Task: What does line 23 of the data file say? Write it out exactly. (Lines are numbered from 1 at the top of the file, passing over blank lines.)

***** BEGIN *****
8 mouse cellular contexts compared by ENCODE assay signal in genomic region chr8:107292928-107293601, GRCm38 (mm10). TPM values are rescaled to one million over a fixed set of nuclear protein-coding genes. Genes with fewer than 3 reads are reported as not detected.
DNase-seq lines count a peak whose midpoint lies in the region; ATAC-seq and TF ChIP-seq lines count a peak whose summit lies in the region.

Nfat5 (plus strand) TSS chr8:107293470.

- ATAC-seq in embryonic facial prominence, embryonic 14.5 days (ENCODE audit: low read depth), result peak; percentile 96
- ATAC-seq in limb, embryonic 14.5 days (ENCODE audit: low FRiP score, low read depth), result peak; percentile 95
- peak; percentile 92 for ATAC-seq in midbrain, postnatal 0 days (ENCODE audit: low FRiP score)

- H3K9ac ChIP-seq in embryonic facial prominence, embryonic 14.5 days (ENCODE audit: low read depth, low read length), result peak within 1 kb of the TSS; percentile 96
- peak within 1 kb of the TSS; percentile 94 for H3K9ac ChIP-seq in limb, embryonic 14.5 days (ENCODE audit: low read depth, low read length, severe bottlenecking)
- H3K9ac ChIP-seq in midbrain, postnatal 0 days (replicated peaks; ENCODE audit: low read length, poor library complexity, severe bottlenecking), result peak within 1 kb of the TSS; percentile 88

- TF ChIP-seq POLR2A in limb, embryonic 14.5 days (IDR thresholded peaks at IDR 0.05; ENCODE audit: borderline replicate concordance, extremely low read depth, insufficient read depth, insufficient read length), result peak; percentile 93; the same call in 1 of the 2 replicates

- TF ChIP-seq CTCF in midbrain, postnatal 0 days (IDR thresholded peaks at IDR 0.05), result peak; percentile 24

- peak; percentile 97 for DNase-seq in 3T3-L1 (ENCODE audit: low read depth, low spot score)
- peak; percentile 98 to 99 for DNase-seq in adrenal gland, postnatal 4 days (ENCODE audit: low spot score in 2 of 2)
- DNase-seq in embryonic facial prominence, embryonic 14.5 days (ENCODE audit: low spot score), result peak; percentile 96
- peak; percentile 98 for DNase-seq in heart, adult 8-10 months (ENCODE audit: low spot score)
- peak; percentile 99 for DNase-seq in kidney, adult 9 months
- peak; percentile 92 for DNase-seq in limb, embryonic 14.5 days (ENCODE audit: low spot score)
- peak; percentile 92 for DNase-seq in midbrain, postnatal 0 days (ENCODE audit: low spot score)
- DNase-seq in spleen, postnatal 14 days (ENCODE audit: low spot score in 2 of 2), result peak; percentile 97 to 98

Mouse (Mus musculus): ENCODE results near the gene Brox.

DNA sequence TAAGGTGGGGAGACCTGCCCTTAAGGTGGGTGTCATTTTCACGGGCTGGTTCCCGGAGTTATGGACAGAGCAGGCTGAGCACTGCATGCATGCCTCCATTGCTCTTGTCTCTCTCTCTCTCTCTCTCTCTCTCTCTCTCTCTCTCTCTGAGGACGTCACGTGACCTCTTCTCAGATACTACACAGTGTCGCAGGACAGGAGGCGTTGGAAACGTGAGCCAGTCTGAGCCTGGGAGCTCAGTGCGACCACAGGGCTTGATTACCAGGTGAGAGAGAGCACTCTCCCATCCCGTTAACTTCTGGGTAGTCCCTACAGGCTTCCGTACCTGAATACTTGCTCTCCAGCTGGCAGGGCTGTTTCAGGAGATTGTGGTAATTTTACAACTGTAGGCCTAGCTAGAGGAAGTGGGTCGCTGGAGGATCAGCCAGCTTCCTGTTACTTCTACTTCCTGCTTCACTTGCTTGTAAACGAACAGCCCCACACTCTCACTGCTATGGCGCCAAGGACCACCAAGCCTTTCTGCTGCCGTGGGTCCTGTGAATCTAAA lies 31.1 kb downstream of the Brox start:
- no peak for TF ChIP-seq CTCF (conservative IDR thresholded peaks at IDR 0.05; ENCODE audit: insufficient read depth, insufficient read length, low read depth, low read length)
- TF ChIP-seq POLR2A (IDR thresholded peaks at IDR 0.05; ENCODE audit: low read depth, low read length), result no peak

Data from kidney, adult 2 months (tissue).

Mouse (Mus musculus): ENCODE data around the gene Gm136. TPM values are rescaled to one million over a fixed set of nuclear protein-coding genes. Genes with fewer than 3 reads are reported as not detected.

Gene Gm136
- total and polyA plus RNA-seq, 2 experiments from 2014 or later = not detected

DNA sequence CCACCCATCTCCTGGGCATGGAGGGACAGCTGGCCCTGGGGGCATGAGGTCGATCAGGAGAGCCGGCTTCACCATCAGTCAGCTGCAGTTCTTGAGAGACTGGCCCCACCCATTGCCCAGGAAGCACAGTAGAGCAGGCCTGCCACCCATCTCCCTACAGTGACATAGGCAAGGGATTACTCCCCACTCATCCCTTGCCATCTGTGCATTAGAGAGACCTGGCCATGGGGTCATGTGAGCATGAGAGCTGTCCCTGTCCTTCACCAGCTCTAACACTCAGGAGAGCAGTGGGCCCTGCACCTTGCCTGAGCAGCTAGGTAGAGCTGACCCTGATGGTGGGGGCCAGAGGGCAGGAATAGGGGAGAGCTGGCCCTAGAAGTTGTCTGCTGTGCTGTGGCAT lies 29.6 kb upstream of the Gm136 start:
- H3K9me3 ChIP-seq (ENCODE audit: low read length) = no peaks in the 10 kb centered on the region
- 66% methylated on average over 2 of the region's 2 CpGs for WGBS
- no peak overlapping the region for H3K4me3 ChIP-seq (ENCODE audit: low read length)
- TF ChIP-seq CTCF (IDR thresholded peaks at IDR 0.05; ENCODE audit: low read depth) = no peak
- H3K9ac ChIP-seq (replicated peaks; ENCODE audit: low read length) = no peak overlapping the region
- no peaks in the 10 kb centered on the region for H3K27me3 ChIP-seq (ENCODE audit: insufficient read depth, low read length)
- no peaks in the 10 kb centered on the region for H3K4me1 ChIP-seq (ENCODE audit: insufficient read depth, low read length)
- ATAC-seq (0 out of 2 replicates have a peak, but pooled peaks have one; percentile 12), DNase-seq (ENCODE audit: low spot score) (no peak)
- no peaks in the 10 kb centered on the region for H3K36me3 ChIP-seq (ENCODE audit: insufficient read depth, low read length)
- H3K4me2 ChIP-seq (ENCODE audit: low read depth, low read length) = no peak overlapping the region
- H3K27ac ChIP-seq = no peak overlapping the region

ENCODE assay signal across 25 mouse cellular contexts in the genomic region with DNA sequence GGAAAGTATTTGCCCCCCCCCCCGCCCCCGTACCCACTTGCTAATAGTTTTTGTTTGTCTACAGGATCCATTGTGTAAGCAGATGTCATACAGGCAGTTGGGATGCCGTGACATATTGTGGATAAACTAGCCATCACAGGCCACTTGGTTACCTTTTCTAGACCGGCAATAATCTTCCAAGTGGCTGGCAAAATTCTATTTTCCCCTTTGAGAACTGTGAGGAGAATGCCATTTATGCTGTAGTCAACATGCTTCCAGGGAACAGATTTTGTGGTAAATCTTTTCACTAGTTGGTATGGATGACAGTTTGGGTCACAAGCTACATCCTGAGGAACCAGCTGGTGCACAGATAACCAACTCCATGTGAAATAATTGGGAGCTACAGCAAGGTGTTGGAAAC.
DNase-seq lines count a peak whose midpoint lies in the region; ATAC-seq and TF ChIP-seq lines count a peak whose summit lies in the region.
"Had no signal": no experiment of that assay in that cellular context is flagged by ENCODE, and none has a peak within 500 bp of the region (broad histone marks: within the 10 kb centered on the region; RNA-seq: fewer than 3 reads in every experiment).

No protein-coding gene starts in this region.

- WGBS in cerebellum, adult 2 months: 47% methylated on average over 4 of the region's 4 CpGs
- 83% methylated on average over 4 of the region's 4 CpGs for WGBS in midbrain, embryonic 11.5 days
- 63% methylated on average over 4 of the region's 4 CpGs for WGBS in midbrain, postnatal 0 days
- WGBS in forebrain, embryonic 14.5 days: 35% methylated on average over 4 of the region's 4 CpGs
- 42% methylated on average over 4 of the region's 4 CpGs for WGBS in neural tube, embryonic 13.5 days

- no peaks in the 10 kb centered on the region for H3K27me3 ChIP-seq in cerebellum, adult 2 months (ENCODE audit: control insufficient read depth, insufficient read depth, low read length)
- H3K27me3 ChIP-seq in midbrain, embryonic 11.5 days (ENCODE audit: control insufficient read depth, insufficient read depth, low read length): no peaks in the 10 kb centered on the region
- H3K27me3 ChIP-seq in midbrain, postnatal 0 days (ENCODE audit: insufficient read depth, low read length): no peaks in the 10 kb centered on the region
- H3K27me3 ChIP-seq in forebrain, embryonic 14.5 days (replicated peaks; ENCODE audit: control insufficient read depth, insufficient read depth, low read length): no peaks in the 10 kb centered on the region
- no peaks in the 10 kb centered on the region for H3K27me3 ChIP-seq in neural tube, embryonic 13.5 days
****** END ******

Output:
- TF ChIP-seq POLR2A (IDR thresholded peaks at IDR 0.05; ENCODE audit: low read depth, low read length), result no peak